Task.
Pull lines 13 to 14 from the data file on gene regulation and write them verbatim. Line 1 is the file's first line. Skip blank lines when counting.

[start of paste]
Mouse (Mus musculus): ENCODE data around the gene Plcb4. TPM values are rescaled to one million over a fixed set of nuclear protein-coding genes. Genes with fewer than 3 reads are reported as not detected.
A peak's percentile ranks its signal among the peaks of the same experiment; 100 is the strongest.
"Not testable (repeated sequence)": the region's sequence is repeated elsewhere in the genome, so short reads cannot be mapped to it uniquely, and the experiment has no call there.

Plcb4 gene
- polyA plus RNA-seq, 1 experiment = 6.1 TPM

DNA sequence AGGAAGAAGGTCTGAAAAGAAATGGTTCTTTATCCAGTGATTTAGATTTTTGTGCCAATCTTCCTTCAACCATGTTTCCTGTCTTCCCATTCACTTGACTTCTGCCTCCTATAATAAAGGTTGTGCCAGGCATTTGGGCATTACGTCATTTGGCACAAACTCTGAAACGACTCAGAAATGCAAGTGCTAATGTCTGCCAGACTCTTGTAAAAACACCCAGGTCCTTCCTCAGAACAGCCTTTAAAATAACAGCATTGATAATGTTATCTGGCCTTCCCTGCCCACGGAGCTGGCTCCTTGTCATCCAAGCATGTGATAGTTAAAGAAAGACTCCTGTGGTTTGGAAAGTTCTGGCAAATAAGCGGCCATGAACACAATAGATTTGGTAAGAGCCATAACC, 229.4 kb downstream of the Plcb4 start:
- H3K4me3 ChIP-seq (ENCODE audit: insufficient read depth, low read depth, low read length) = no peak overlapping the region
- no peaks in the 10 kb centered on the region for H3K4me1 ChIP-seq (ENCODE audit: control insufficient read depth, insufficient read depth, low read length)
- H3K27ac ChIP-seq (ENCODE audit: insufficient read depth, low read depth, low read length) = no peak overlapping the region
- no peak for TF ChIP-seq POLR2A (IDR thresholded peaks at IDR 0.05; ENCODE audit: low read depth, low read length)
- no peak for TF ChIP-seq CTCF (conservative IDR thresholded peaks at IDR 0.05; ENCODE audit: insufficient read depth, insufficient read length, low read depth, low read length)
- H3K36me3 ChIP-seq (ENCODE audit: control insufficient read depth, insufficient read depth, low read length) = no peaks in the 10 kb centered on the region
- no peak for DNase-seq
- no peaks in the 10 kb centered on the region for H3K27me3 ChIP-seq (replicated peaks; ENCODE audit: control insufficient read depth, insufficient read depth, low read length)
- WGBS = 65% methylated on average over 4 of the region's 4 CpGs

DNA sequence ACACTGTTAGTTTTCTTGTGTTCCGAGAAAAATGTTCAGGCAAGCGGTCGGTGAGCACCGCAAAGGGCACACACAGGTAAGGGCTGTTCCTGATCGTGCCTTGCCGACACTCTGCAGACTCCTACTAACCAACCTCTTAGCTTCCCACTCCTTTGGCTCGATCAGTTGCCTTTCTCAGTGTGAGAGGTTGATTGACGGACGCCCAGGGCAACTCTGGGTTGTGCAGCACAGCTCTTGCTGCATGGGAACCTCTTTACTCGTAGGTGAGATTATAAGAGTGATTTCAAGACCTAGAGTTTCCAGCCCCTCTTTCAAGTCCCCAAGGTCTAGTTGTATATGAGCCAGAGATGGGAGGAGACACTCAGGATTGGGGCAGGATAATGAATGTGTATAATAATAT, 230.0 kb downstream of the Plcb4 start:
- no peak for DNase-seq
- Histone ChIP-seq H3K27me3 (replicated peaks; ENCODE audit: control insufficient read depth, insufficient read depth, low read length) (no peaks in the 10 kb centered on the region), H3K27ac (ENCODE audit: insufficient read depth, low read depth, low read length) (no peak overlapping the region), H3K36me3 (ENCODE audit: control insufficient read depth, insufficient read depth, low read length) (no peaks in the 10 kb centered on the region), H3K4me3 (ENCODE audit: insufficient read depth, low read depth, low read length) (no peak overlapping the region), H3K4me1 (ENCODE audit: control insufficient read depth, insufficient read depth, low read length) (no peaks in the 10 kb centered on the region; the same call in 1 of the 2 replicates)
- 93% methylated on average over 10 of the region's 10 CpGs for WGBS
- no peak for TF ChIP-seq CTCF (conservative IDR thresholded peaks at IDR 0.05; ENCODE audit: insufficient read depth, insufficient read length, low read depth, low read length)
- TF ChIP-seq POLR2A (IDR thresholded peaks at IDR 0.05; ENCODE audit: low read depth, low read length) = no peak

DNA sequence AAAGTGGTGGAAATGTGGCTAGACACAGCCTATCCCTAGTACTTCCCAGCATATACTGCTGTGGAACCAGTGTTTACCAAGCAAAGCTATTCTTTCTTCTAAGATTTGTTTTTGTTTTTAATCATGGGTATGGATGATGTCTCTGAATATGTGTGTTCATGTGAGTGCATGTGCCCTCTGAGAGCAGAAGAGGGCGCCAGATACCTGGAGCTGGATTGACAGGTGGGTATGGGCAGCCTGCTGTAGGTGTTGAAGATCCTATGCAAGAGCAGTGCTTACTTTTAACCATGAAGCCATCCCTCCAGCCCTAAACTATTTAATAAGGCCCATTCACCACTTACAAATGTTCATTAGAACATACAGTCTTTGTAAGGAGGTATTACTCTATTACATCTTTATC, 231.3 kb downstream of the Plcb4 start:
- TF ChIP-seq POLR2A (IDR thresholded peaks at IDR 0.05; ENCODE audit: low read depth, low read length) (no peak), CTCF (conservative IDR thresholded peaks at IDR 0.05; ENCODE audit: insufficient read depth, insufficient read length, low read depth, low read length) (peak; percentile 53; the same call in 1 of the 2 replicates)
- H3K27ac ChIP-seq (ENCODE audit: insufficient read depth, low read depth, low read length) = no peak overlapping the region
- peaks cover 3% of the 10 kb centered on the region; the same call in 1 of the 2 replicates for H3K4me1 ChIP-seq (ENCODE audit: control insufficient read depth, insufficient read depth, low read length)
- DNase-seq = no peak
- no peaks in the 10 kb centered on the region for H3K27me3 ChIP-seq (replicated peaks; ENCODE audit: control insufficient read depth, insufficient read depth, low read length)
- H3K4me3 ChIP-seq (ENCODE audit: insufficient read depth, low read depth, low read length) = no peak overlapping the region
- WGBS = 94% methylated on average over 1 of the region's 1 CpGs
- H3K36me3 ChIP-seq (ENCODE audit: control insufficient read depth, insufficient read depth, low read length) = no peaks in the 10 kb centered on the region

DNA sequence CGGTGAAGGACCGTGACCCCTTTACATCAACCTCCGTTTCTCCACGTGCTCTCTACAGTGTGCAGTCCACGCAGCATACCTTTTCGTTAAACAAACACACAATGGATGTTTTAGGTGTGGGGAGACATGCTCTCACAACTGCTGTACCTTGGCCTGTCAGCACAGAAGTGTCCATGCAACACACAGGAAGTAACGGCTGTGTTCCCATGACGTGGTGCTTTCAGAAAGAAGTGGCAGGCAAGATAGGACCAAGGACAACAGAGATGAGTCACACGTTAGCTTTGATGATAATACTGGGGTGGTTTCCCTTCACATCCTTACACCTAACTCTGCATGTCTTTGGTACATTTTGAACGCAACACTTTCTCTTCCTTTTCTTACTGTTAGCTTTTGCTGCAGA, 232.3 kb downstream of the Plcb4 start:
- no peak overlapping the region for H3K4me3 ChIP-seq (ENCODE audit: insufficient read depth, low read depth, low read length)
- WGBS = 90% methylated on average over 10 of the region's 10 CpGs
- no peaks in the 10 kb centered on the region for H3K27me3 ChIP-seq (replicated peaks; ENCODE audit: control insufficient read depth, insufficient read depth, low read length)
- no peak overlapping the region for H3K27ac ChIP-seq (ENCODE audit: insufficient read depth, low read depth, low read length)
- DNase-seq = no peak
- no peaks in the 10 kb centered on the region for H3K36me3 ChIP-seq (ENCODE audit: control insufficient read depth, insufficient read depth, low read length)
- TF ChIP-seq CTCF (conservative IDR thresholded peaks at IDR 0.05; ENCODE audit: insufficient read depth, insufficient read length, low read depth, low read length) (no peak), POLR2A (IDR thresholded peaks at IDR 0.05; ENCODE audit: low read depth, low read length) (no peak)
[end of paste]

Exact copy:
- no peak for DNase-seq
- no peaks in the 10 kb centered on the region for H3K27me3 ChIP-seq (replicated peaks; ENCODE audit: control insufficient read depth, insufficient read depth, low read length)